Featuring Arp, Nilsen, Crumb, Brown, Hornschemeier, Bell and Wolfgang. Hensley returns with his first “Wally Gropius” strips, Andrice Arp is interviewed, and Zak Sally and Robert Goodin make their MOME debuts. Covers by Tim Hensley.
Winter 2007 (Vol. 6)
Featuring Johnson, Hensley, Cendreda, Nilsen, Heatley, Brown, Hornschemeier, Crumb, Bennett, Bell and Wolfgang. Tim Hensley is interviewed, while French cartoonists Émile Bravo and Lewis Trondheim make their first appearances. Covers by Martin Cendreda.
Spring 2007 (Vol. 7)
Featuring the MOME debuts of Al Columbia, Eleanor Davis, and Tom Kaczynski, as well as returning artists Heatley, Hornschemeier, Bell, Crumb, Wolfgang, Trondheim, Arp, and Nilsen. Anders Nilsen is interviewed, under covers by Lewis Trondheim.
Summer 2007 (Vol. 8)
Featuring the MOME debuts of Ray Fenwick and Joe Kimball, and sophomore stories by Kaczynski, Davis (who is cover-featured and interviewed), Columbia, and Émile Bravo, whose “Young Americans” in this issue is a 2008 Eisner Award Nominee for “Best Short Story.” Plus regulars Crumb, Bennett, Hornschemeier, and the final chapter of Trondheim’s “At Loose Ends,” also nominated for said Eisner Award.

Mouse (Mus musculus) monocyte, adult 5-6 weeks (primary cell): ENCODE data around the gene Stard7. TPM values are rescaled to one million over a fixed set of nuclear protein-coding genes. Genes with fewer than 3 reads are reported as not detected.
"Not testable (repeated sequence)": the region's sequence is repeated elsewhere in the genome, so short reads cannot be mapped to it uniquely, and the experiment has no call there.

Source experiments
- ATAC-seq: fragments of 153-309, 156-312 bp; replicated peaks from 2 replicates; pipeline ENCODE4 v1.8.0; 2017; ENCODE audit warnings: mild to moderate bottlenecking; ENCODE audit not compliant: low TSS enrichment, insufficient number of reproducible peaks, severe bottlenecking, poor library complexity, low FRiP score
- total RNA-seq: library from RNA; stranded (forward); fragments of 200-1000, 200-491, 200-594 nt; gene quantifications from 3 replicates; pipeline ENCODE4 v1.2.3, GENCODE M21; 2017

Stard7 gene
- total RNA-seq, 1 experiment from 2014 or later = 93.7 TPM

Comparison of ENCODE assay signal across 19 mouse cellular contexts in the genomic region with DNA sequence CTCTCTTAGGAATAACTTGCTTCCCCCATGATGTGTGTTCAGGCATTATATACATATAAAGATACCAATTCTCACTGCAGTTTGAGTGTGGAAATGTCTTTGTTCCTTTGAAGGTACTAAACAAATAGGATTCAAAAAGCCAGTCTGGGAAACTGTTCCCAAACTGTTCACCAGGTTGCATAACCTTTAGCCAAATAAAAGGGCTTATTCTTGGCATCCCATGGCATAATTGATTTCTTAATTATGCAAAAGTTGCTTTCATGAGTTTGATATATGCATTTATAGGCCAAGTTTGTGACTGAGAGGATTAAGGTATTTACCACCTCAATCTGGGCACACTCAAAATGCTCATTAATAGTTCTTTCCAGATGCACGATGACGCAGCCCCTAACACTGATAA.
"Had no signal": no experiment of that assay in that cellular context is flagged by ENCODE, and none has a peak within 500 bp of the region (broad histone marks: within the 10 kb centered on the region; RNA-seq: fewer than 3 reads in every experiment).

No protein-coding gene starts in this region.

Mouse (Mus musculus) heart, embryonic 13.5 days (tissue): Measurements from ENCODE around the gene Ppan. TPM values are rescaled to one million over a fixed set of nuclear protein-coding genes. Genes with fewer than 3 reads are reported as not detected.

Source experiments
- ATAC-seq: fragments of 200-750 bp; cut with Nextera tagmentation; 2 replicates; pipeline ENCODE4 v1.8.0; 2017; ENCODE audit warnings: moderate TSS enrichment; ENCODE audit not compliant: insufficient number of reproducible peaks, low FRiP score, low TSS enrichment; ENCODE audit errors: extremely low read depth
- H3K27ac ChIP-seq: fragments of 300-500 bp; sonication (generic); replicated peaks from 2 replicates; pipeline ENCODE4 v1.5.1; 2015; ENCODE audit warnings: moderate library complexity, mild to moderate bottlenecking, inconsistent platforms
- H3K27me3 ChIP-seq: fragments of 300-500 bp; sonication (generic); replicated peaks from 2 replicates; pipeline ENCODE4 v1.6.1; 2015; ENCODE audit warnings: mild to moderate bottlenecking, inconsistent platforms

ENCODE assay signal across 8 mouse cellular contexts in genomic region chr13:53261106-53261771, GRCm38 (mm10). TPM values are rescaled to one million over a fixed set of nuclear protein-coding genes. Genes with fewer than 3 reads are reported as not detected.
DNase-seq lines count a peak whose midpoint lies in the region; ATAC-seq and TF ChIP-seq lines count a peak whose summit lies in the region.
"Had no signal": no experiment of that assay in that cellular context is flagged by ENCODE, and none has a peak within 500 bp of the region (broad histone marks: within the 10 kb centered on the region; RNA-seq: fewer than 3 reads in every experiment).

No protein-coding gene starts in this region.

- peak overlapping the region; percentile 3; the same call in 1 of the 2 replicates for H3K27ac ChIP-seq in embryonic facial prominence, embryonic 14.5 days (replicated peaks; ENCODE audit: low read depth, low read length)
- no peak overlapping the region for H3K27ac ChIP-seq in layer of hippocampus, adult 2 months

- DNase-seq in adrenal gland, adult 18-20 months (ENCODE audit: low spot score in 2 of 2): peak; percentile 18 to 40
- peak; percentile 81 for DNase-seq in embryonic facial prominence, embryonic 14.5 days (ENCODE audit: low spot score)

Fall 2007 (Vol. 9)
Featuring return favorites Fenwick, Hensley, Columbia, Davis, Bell, Arp, Kimball, Kaczynski, Wolfgang, Hornschemeier, and Crumb. Also: a collaboration between O. Henry Prize-winning author Brian Evenson and Zak Sally; a ballpoint gallery from frequent Built to Spill album artist, Mike Scheer; the first part (of two) of a 45-page “Frank” story by Jim Woodring, "The Lute String," previously published only in Japan. Our fattest issue yet.
Winter/Spring 2008 (Vol. 10)
Featuring original covers by Al Columbia, as well as returning favorites Crumb, Fenwick, Bravo, Goodin, Kaczynski, Wolfgang, Hornschemeier and Hensley. Also: the second and final chapter of Woodring’s “The Lute String,” as well as the debuts of Dash Shaw, John Hankiewicz, and Jeremy Eaton, and an interview with Tom Kaczynski conducted by Gary Groth.
Summer 2008 (Vol. 11)